SH: What I tell them is that every dollar you spend, think of it like you’re really spending two dollars. If you buy a house for $5 million, that house is gonna cost you $10 million after taxes and maintenance. If you wanna drop $150,000 on this Rolls-Royce, you’re really gonna drop $300,000 on it. Most people don’t understand that. So if you can put some money away, put it in the bank. Live on a budget, at least for the first six or seven years. You can splurge a little bit – buy a steak instead of eating McDonald’s – but it’s hard for young guys to understand coming into the league that every dollar they spend, they really spend two.

Dime: Mismanaging money is one of the issues that some attribute to the influx of younger players going pro without a college education. That said, how then do you feel about the NBA’s age limit?
SH: I’m actually for the age limit. That might come as a surprise considering I’m the guy who fought to end the four-year rule, but here’s the aspect of it that I’m in favor of: It helps veterans stick around for one more year, and every team needs veteran players. You see guys who come right out of high school, or they were in college for one year, and you see them sitting on the bench in the NBA. What good is that doing anybody? Everybody says, “Oh, they’re gonna develop in two or three years.” Why not have a veteran that can play right now? Why does he have to leave for this young person who’s going to sit on the bench? Couldn’t he develop in college?

Now, people will say, “You fought all the way to the Supreme Court for this.” But times change, and I can see where things are different. I just don’t like seeing players sit on the bench when they could be developing in college. Let the veterans stay in the league one more year. That’s why you have some teams that are top-heavy in young players but they can’t seem to get out of the blocks.

Dime: So looking back, were you really ready when you went pro?
SH: Oh, I was ready. I was the No. 1 high school player in America (Pershing H.S. in Detroit). From there I was the Junior College Player of the Year (Trinidad State in Colorado), then I went to the 1968 Olympics and was MVP of the Olympics. From there I went to the University of Detroit as a sophomore and was the Outstanding College Player of the Year. I was getting about 33 points and 23 boards a game, so I’m not a good example. (laughs) Mentally, I was ready for sure.

Remember, before I was allowed to play in the NBA, I was still traveling with the team. I was being booed and being thrown off the court. They would announce me in the arena and say, “There is an illegal player on the floor. Number 24 is ineligible.” They wouldn’t even say my name. And then I’d get marched off by security. I went through that for a year. So it wasn’t like I just walked into the league and started playing.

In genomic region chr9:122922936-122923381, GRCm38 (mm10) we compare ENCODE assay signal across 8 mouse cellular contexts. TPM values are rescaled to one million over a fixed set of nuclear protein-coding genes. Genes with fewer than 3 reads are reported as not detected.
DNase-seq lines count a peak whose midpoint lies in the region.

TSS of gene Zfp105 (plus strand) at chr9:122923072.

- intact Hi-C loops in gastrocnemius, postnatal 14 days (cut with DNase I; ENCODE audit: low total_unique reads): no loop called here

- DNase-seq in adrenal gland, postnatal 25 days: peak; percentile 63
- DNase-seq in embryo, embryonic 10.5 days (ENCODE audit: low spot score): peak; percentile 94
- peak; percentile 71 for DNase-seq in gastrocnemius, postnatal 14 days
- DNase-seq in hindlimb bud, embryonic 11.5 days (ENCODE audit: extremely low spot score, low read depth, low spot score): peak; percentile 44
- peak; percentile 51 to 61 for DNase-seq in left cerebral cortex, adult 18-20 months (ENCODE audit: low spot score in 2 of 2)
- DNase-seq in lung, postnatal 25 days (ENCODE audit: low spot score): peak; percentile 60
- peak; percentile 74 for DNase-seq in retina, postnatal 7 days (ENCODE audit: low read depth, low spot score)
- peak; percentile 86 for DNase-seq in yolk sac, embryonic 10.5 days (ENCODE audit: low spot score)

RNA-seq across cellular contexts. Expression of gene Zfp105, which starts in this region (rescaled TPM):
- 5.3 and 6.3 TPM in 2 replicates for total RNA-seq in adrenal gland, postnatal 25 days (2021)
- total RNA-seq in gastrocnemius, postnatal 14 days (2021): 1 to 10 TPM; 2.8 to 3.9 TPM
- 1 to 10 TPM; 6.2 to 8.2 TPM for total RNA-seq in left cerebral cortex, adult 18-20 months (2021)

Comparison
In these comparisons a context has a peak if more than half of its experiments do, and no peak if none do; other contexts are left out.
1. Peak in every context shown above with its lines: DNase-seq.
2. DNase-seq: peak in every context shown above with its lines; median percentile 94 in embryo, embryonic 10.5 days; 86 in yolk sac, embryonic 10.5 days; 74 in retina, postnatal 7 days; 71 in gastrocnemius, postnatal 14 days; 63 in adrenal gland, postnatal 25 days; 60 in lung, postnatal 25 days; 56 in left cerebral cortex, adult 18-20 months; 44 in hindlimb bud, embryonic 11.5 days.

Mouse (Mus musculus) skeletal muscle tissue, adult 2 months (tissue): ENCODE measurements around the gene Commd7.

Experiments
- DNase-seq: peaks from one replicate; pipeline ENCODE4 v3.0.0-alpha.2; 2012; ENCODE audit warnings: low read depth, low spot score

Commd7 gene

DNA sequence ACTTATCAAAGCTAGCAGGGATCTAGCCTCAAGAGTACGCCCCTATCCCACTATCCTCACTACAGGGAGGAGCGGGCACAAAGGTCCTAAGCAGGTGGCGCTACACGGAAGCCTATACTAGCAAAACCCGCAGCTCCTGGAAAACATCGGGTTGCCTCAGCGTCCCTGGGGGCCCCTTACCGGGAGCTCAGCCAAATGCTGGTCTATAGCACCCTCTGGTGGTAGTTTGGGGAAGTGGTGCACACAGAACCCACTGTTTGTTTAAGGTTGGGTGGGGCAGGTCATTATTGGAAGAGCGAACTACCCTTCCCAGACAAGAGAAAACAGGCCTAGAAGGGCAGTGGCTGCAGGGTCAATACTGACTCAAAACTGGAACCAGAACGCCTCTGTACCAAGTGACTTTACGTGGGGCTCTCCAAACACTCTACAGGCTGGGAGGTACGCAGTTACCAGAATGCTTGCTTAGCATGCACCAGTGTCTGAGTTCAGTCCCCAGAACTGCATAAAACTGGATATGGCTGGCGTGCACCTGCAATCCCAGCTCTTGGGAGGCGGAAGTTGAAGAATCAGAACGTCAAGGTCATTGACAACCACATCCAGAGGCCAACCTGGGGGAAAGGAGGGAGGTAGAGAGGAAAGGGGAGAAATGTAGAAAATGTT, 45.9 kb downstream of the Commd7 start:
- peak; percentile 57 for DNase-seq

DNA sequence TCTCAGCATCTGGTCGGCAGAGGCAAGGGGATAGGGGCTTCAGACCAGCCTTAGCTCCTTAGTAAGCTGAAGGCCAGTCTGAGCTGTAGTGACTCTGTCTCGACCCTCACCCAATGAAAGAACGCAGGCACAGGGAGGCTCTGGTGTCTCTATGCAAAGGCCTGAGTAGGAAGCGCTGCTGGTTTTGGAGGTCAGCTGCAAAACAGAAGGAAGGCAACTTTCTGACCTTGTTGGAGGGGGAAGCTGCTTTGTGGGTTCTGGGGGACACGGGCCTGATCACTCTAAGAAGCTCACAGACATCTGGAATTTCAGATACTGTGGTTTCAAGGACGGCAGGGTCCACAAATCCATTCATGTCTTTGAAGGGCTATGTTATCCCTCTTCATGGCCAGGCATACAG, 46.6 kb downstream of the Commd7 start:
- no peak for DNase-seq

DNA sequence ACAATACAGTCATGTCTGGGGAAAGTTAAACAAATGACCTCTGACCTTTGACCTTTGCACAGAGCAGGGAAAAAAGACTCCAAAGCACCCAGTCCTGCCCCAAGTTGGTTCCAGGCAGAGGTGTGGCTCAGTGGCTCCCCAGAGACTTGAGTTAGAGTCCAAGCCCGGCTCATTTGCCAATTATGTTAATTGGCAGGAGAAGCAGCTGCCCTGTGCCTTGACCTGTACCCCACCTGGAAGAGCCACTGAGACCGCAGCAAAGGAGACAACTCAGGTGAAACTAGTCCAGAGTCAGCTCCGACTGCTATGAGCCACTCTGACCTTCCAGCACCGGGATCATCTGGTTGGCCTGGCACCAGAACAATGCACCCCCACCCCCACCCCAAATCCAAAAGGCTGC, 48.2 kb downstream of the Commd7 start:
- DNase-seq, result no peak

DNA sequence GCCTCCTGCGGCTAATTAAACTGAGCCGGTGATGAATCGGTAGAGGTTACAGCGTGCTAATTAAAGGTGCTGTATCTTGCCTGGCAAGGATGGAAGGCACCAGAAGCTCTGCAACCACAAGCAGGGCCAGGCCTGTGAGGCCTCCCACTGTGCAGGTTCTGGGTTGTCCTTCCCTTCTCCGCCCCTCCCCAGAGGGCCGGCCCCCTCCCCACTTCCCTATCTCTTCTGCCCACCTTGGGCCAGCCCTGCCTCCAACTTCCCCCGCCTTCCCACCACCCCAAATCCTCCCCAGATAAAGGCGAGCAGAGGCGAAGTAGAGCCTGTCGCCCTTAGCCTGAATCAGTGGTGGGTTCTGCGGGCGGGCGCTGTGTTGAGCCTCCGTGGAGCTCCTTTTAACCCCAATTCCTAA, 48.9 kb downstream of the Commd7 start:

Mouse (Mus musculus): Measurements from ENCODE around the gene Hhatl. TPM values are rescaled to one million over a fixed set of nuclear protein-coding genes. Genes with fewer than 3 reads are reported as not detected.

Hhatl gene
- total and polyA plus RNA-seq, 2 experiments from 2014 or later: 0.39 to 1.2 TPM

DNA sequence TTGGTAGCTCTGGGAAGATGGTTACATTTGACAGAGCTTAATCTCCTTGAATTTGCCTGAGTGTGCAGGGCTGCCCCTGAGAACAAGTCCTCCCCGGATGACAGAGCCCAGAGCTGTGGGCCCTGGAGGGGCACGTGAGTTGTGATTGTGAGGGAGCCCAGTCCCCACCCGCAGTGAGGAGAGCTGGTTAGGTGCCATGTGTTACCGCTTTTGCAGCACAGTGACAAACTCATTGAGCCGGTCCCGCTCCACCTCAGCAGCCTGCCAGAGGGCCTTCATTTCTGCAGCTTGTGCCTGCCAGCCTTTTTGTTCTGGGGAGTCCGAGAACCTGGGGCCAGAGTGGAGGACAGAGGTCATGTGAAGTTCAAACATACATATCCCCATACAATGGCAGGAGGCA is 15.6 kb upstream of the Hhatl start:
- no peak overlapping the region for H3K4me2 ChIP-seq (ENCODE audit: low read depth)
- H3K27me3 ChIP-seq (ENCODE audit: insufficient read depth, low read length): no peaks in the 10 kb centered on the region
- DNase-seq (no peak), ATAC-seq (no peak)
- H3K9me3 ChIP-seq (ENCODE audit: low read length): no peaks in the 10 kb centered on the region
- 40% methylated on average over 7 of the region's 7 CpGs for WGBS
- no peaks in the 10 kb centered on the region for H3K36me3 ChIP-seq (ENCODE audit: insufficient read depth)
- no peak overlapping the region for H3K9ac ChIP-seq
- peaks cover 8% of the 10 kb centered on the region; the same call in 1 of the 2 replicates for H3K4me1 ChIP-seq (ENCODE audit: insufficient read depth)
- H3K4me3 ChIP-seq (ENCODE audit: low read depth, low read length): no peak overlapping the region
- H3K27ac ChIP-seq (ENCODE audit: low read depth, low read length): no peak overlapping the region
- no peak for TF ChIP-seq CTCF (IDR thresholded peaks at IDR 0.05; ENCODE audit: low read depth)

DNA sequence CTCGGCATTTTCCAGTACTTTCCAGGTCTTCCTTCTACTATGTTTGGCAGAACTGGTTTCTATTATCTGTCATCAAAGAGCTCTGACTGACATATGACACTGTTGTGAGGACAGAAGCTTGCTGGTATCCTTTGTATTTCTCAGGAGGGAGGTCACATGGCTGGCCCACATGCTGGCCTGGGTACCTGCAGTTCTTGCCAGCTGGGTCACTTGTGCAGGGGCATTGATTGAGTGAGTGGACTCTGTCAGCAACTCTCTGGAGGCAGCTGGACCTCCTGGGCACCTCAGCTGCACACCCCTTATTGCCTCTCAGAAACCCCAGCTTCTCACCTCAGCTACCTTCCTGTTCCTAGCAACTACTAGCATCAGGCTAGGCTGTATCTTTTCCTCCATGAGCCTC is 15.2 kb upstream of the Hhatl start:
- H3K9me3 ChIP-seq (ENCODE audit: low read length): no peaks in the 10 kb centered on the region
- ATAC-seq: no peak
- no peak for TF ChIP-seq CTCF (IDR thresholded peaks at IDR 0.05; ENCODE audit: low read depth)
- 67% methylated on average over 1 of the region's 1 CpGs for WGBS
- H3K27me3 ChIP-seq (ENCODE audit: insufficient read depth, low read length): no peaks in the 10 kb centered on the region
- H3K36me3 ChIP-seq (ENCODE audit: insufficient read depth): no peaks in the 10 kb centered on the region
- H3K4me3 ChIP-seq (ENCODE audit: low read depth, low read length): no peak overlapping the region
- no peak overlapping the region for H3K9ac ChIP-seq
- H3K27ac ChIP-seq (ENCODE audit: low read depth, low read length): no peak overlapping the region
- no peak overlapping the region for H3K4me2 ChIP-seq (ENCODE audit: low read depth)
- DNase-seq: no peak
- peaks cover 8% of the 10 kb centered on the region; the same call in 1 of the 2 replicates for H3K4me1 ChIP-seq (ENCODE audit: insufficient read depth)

Dime: Why do you think the negative response was so strong, especially from the fans?
SH: You see, it wasn’t just the NBA. The NCAA would be losing revenue if I won my case, in basketball and football. So they saw me as a common enemy trying to break the four-year rule. The NCAA had years of slavery, basically, with players. The universities could sell products and do whatever they wanted to do with players, and then you’d get into your senior year and they’d toss you aside when another young stud came in. You’re outta there.

My own school, the University of Detroit, sued me for millions of dollars, and I’m not even receiving any money at the time. I’m supposed to be there for an education, right? But my mama was still down in Mississippi picking cotton for $2 a day. That was the life she had. I went to Detroit and was able to live a little bit, but my family couldn’t move up there. That’s why they called it the hardship rule.

So now all of a sudden I’m the almighty Satan, destroying college basketball and college football as we know it. I’m destroying the ABA as we know it. Destroying the NBA. What the heck? So that’s how I was portrayed by the media. When you paint that kind of picture, that’s how the fans are going to see it. They called me “nigger-head,” they called me all kinds of things. But that wasn’t uncommon, me being raised in Mississippi.

Dime: How would you describe your style on the court?
SH: It would be like LeBron James in terms of the body type. It would be like Kobe Bryant in terms of offensive deadliness. It would be like Dwight Howard in terms of rebounding and blocking shots. I averaged 26 and 13 my first full year in the NBA with Seattle, and in Denver I was doing 30 and 20 in the ABA. Go back and look at the ’68 Olympics: I have the all-time field-goal percentage record (71.9 percent); I was the youngest player in America to make the Olympic team and the youngest to win the gold. I scored more points and grabbed more rebounds than anybody in the history of the Olympics. So yeah, I was all of those guys in one. And I would be like Kevin Garnett in terms of a tough mental stance. I’m not saying I’m better than any one of them now, but I was first. And being the first is a motherfucker.

Dime: Even guys like Dwight Howard don’t average anywhere near 20 rebounds a game anymore. But you, Moses Malone, those types, you pulled down 15-20 boards a night routinely. What’s changed?
SH: These guys today, they’re city guys. They didn’t pick no cotton. It was harder times back then, brother. I used to pick cotton from sun-up to sun-down. Brutal work. That sack weighs 100 pounds when it’s full of cotton, and you had to fill it at least three times a day. Then you had to walk a mile back and forth with the sack. So I’m doing that at the age of 10 or 12 – my legs and my body were so much tougher. That was life in Mississippi. It was like being on the chain gang, we just didn’t have the stripes. These guys, if they got stripes now, it’s Polo stripes.